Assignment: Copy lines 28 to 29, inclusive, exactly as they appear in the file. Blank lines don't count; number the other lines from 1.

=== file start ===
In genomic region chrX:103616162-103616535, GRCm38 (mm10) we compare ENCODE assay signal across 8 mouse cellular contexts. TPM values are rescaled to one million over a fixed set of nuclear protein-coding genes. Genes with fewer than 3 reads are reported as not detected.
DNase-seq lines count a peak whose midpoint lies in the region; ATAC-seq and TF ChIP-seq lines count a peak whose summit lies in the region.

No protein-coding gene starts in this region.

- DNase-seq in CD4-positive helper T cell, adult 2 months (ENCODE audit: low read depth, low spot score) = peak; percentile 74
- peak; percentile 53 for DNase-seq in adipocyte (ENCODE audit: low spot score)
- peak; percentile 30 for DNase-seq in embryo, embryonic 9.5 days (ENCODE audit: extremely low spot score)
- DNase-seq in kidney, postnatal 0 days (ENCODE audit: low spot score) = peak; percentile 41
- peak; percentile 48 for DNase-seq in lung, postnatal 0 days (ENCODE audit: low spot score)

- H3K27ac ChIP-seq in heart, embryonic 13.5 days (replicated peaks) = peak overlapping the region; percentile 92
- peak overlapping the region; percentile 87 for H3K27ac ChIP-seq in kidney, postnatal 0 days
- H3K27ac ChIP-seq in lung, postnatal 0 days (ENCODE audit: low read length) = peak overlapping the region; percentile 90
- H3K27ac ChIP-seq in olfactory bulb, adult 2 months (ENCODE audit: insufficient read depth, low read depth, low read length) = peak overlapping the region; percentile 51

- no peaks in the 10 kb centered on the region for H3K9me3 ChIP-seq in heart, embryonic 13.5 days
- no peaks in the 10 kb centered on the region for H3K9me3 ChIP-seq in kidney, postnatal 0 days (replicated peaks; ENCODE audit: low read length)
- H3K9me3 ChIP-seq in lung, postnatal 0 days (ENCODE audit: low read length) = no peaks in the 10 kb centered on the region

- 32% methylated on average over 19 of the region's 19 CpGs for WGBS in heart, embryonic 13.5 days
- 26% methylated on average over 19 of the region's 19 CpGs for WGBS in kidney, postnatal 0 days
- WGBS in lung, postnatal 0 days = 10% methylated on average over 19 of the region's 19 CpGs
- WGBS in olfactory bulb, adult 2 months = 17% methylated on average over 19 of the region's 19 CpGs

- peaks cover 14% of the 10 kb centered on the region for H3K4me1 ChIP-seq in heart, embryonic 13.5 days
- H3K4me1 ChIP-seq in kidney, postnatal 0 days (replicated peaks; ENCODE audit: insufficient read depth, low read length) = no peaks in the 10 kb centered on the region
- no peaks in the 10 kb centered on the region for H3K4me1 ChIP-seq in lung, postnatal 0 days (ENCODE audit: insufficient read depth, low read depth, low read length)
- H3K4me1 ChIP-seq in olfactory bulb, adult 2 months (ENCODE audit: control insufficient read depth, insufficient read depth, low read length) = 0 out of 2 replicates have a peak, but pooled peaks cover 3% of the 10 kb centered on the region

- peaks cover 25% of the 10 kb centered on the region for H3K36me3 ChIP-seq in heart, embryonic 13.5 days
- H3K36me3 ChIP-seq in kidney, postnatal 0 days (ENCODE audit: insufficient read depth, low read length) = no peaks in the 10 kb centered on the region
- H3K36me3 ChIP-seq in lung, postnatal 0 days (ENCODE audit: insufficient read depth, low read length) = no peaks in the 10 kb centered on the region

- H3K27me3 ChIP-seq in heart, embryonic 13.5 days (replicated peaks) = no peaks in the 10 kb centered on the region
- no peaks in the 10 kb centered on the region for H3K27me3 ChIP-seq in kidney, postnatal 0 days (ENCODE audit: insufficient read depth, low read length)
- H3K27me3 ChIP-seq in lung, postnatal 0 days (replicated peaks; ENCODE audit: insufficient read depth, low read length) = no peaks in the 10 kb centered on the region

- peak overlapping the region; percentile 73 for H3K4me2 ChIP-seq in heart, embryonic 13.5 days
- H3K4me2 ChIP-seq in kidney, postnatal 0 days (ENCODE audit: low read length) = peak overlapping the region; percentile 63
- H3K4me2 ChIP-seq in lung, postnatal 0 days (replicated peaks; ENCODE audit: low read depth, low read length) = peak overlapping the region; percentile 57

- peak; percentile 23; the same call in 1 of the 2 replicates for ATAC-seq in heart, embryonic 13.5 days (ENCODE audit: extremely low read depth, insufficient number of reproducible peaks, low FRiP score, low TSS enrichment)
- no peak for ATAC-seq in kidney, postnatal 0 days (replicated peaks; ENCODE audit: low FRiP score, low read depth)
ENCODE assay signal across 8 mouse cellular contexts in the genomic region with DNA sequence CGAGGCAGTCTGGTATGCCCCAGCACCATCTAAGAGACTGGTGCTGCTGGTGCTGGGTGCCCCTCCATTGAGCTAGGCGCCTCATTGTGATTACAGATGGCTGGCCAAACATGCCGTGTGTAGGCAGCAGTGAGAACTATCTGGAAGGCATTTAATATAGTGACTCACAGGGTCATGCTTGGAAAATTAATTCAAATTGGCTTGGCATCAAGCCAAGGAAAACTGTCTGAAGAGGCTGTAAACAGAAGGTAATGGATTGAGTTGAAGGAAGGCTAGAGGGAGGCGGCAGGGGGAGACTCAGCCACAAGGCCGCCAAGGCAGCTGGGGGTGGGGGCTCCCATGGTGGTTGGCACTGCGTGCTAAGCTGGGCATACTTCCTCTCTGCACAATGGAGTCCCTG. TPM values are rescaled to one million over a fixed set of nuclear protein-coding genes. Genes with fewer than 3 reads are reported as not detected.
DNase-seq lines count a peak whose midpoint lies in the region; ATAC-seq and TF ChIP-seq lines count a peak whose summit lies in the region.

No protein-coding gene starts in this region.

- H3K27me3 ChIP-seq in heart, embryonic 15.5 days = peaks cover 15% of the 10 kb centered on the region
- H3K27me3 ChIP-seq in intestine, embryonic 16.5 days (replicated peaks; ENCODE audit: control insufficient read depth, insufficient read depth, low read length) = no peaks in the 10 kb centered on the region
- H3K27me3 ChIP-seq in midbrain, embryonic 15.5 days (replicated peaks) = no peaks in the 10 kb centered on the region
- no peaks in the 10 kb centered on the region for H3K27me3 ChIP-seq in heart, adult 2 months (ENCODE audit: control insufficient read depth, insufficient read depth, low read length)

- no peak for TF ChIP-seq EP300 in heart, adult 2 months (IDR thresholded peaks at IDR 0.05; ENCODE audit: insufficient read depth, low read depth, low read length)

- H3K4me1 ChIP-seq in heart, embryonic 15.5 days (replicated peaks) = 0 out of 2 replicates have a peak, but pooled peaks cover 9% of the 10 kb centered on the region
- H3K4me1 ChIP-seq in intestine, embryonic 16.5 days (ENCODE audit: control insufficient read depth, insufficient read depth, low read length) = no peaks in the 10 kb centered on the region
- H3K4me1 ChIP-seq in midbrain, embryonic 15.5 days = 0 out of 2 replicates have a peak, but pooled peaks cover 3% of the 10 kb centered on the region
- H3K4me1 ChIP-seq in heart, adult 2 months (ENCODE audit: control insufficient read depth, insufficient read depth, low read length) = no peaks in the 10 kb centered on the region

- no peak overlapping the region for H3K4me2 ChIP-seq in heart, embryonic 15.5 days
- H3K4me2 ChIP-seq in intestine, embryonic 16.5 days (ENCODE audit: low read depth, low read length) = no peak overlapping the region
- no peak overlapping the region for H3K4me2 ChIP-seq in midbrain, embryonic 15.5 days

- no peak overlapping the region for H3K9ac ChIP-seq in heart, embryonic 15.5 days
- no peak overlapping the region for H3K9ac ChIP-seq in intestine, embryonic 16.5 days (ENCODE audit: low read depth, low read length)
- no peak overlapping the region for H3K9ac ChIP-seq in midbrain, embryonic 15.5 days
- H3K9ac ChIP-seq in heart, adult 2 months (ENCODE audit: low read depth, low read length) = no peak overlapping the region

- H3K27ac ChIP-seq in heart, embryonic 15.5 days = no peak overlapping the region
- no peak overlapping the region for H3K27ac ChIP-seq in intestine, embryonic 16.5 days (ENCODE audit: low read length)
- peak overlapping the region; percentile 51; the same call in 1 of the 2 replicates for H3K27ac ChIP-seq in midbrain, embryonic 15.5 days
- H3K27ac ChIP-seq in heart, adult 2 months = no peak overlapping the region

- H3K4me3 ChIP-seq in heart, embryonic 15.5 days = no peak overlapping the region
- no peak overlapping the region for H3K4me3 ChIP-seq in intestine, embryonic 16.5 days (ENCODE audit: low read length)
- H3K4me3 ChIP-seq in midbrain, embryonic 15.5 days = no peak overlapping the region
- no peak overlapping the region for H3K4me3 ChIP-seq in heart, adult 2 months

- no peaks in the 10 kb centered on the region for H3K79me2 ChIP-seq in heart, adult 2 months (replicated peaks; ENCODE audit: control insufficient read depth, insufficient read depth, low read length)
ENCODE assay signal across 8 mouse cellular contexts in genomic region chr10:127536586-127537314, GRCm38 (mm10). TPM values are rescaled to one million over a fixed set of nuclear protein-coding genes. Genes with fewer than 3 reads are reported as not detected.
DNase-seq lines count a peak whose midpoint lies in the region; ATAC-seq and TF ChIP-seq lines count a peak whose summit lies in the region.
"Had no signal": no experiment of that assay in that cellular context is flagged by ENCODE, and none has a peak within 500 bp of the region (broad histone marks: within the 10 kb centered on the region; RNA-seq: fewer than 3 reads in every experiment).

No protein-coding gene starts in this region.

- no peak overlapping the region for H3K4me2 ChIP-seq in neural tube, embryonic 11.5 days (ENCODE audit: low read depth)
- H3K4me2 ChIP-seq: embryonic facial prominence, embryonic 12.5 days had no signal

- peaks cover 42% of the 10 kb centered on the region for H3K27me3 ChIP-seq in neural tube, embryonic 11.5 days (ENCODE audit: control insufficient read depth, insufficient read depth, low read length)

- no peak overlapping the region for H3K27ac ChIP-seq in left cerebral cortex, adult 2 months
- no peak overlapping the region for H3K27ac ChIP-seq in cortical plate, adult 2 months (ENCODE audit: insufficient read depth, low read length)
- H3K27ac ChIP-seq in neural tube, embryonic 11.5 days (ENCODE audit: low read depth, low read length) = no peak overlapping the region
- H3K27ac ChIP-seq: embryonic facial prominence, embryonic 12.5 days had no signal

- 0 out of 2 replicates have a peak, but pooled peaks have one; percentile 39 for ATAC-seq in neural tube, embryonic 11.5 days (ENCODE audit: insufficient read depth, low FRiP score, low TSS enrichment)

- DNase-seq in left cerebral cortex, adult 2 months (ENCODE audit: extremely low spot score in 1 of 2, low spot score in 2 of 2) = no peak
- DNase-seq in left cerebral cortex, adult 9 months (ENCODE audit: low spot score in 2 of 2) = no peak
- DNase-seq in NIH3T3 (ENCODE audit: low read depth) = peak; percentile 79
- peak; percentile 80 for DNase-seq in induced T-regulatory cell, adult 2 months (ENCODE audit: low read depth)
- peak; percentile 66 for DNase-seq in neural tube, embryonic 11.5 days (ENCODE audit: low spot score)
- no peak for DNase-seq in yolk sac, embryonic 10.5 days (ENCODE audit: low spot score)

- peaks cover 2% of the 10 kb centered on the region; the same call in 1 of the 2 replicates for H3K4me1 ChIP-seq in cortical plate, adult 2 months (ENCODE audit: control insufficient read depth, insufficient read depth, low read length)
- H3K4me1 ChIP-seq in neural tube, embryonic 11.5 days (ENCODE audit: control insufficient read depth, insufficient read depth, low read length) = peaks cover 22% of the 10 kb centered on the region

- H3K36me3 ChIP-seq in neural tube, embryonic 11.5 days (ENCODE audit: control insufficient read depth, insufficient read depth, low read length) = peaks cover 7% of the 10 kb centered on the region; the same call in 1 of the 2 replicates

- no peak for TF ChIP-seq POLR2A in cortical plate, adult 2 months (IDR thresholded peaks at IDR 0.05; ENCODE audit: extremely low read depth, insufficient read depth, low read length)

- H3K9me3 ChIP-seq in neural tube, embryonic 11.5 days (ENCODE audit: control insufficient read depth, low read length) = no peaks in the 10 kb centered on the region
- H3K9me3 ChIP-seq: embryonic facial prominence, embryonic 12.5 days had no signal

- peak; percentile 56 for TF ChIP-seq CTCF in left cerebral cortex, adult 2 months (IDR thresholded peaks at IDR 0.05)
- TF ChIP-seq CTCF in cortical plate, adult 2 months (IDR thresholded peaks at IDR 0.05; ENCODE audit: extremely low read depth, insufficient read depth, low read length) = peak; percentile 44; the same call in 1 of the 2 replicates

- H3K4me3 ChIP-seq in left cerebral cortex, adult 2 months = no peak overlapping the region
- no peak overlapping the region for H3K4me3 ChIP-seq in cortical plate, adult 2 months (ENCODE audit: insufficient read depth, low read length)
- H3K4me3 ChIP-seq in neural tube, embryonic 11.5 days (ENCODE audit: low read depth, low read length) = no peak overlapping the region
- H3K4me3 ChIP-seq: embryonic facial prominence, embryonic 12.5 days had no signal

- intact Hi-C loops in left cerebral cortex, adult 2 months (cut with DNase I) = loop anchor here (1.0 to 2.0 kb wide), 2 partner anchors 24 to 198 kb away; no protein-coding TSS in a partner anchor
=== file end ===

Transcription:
- no peaks in the 10 kb centered on the region for H3K27me3 ChIP-seq in kidney, postnatal 0 days (ENCODE audit: insufficient read depth, low read length)
- H3K27me3 ChIP-seq in lung, postnatal 0 days (replicated peaks; ENCODE audit: insufficient read depth, low read length) = no peaks in the 10 kb centered on the region